It wouldn’t be easy getting Laurel on her own, and Harry wondered, even, if it was fair to pull her away from the proceedings when she had only just ‘met’ her grandmother. It was while he helped Bill prepare the tea that he realised he had no choice.
They worked quietly, both of them straining to catch up on where Lillian was up to in her tale, but Harry saw how quickly his friend seemed to be organising everything, as if he couldn’t wait to get back into the lounge and continue taking his notes. It was proof, if he needed it, that Bill still intended to write his story. He hoped Danny had been paying attention to Lillian’s account, just in case she’ added anything new.
Harry carried the plate, replenished with biscuits, into the room, Bill following along with the tray of drinks. Lillian had started telling her guests about Thomas McFry. Colin McAllistair looked up as they returned. He’d wondered for a moment what had taken Bill and Harry so long, but the historian in him had kept him focused on the drama of a story he’d been hearing of Lillian’s return to England – without her daughter – and how she’d settled into her ‘relationship’ with Thomas.
As the tea was handed round, Harry noticed that Dave Morris seemed bored – almost frustrated – and that Jane Tobias looked a little uncomfortable, too. He guessed they hadn’t been expecting Lillian’s life story, and were struggling to link it all to Dacre Lawrence. Well, that would have to wait, just for the moment. Danny, he was pleased to see, seemed more alert to the story Lillian was telling.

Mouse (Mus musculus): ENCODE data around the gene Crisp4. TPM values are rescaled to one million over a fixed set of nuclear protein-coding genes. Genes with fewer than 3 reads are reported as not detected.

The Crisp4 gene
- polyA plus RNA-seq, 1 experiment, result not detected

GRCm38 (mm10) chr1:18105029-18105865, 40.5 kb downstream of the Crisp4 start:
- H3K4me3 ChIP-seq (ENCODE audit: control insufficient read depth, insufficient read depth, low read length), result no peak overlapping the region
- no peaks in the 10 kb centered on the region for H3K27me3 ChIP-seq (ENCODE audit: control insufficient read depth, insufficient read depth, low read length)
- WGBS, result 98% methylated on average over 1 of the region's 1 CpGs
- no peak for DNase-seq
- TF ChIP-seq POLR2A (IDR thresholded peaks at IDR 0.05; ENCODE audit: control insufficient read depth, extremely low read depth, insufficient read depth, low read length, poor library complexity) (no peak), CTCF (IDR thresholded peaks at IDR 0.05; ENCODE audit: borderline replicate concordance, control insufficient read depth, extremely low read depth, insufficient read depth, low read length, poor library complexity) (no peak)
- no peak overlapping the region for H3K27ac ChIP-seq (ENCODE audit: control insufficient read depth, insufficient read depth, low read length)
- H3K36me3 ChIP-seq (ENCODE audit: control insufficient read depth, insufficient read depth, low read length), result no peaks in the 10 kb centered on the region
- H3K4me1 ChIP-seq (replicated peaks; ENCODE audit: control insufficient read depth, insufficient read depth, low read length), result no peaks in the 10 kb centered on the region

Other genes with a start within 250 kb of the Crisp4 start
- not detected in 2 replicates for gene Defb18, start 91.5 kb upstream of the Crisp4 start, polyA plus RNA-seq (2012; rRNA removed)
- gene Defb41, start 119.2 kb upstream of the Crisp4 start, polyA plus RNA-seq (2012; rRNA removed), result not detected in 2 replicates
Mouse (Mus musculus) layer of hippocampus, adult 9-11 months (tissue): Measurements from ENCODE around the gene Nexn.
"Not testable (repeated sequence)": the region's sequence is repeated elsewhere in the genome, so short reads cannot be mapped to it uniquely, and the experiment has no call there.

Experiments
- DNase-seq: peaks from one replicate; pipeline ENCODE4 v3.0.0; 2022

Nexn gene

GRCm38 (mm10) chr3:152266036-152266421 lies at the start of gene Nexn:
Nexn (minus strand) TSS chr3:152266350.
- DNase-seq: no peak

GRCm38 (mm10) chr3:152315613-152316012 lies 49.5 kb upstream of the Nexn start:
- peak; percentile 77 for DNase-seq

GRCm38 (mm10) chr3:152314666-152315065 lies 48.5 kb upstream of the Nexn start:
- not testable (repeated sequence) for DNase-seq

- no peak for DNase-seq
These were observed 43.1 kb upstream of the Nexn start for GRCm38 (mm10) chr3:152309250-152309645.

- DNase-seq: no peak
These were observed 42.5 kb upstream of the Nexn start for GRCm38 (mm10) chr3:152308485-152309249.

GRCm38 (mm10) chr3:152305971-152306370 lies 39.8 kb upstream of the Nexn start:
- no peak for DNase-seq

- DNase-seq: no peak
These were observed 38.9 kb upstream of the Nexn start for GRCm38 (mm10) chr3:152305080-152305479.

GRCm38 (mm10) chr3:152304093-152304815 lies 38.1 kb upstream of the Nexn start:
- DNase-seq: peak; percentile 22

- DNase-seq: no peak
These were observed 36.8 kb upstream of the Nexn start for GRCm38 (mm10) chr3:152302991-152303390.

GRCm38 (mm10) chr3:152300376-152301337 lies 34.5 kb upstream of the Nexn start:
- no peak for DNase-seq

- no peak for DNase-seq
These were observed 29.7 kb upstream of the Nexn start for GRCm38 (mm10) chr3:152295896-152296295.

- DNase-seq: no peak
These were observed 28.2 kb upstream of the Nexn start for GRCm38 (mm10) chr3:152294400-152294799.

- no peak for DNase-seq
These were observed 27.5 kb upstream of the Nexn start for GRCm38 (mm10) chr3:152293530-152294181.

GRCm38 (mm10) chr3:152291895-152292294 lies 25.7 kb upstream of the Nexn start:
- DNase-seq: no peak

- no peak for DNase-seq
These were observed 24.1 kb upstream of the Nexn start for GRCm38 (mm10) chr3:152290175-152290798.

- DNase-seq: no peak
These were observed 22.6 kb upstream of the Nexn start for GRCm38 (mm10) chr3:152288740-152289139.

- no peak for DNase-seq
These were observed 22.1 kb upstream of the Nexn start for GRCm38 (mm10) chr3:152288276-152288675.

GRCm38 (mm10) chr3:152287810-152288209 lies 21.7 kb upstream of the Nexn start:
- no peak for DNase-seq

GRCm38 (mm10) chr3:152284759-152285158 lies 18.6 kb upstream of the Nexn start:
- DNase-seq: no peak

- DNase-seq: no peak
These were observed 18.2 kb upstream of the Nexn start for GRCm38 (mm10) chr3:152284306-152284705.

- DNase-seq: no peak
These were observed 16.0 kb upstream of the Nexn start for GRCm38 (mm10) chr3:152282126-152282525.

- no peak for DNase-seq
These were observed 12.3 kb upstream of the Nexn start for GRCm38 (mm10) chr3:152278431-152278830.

“Thank you, Harry,” Lillian said, as she took a biscuit from the plate. “All this talking is making me quite thirsty. And I’m sure our guests will appreciate a fresh cup of tea.” Harry picked up a flatness in her tone, as if the pain of revealing her secrets might be taking its toll.
As Bill Blunt took his seat and picked up his notepad with undisguised relish, Harry nodded and forced an encouraging smile purely for Lillian’s benefit - turning, as he did so, to
“Well, if you’ll excuse us, Lillian, I think Ana and I would like to go outside for a cigarette,” Harry said, suddenly.
“You go ahead, Harry. If I was ten years younger, I would have been joining you!” Lillian replied. “Now … where was I?” she asked, rhetorically, slipping back into her story while Ana collected her handbag and followed Harry out of the room.
When they were outside in the back garden, the door firmly closed, Harry reached for his cigarettes.
“Are you alright?” he asked, as
“Better let me have one of those,”
“I guess this has all been quite a revelation to you, Laurel…” he said, his voice trailing off as he lit their cigarettes.
“Oh, Harry! You’ve got no idea!” she exclaimed. “It’s like a whole life just opened up for me! I never thought it would be so difficult – it was all I could do to stop myself hugging her at one point.”
He let the silence linger a moment, until she felt ready to continue.
“This has all come as a bit of a shock to me. I can’t explain, but even just a little thing – like why my mother spoke such perfect French – it starts to make sense now. But why did she never tell me any of this?”